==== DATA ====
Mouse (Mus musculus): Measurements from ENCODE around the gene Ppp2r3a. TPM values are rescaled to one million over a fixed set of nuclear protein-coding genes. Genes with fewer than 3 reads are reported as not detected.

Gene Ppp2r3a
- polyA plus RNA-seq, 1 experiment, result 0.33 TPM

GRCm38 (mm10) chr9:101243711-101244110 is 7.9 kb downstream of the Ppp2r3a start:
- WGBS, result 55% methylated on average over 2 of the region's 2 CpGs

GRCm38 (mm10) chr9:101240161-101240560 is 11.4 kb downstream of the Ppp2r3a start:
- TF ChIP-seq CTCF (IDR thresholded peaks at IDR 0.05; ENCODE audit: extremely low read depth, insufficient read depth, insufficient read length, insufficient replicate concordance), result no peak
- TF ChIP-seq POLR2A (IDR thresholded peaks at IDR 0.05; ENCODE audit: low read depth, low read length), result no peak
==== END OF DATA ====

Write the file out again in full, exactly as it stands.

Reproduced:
Mouse (Mus musculus): Measurements from ENCODE around the gene Ppp2r3a. TPM values are rescaled to one million over a fixed set of nuclear protein-coding genes. Genes with fewer than 3 reads are reported as not detected.

Gene Ppp2r3a
- polyA plus RNA-seq, 1 experiment, result 0.33 TPM

GRCm38 (mm10) chr9:101243711-101244110 is 7.9 kb downstream of the Ppp2r3a start:
- WGBS, result 55% methylated on average over 2 of the region's 2 CpGs

GRCm38 (mm10) chr9:101240161-101240560 is 11.4 kb downstream of the Ppp2r3a start:
- TF ChIP-seq CTCF (IDR thresholded peaks at IDR 0.05; ENCODE audit: extremely low read depth, insufficient read depth, insufficient read length, insufficient replicate concordance), result no peak
- TF ChIP-seq POLR2A (IDR thresholded peaks at IDR 0.05; ENCODE audit: low read depth, low read length), result no peak